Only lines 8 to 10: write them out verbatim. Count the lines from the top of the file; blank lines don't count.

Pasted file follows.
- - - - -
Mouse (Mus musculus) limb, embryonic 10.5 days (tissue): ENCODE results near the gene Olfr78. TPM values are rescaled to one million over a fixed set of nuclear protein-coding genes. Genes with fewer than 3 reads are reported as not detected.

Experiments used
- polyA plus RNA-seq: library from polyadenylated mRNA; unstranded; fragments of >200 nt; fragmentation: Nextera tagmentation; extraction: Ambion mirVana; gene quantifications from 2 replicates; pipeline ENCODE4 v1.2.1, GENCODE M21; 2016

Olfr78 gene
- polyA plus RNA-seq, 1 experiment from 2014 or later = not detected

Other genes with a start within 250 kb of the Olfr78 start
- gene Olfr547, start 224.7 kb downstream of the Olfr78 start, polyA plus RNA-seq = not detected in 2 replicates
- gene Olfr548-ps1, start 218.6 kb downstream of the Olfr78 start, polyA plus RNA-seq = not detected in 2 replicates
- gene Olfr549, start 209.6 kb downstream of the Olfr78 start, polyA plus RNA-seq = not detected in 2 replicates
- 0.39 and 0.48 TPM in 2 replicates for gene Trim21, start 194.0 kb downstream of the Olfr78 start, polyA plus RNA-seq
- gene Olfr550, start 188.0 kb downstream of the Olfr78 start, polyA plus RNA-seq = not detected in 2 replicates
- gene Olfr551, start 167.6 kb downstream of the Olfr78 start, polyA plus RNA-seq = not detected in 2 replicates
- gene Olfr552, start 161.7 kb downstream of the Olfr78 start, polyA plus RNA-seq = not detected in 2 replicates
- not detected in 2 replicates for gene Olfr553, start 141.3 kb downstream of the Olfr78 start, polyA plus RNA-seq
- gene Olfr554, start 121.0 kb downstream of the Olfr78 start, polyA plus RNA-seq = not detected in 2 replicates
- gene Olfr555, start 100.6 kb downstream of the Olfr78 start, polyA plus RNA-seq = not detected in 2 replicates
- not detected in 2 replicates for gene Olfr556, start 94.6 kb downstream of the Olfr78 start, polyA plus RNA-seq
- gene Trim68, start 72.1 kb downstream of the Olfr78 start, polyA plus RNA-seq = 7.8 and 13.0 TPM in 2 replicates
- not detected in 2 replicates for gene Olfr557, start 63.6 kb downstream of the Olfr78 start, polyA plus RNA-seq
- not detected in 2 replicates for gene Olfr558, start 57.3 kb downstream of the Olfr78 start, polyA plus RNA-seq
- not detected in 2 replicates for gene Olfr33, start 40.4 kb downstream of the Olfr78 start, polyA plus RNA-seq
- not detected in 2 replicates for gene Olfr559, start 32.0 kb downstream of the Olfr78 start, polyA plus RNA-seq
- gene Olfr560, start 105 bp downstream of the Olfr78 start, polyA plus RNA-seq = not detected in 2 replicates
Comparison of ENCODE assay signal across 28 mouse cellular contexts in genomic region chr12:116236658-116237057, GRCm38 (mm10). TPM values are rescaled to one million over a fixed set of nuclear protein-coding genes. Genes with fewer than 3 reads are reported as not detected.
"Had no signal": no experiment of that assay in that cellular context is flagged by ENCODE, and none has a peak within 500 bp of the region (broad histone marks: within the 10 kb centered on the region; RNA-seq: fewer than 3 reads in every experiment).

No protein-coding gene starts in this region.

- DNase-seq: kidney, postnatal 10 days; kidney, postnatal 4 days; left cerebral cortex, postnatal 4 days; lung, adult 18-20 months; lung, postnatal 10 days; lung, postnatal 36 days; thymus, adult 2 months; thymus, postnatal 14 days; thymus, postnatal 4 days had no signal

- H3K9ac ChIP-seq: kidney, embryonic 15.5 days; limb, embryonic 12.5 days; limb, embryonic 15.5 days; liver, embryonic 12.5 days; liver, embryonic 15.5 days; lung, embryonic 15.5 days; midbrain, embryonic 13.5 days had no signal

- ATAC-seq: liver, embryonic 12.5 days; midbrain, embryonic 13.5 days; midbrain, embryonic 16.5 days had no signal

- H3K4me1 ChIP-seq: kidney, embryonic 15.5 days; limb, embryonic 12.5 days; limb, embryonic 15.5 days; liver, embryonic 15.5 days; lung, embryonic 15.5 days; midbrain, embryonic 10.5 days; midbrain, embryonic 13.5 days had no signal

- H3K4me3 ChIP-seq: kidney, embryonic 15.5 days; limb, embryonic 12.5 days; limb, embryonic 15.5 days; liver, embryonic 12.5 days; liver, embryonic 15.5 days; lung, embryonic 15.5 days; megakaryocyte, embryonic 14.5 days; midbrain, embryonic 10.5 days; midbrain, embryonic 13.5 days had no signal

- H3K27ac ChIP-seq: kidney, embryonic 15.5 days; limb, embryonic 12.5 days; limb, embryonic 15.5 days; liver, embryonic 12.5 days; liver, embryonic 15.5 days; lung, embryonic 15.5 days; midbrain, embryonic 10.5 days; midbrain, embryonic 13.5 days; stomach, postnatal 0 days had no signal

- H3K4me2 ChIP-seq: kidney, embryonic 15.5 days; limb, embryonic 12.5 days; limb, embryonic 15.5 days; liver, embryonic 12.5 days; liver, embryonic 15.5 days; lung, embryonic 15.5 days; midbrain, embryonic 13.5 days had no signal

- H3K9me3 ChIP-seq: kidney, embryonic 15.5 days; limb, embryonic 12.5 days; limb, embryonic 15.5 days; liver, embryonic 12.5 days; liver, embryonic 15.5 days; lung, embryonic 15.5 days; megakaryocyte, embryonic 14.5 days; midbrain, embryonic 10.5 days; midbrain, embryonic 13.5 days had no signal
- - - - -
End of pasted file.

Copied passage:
- gene Olfr548-ps1, start 218.6 kb downstream of the Olfr78 start, polyA plus RNA-seq = not detected in 2 replicates
- gene Olfr549, start 209.6 kb downstream of the Olfr78 start, polyA plus RNA-seq = not detected in 2 replicates
- 0.39 and 0.48 TPM in 2 replicates for gene Trim21, start 194.0 kb downstream of the Olfr78 start, polyA plus RNA-seq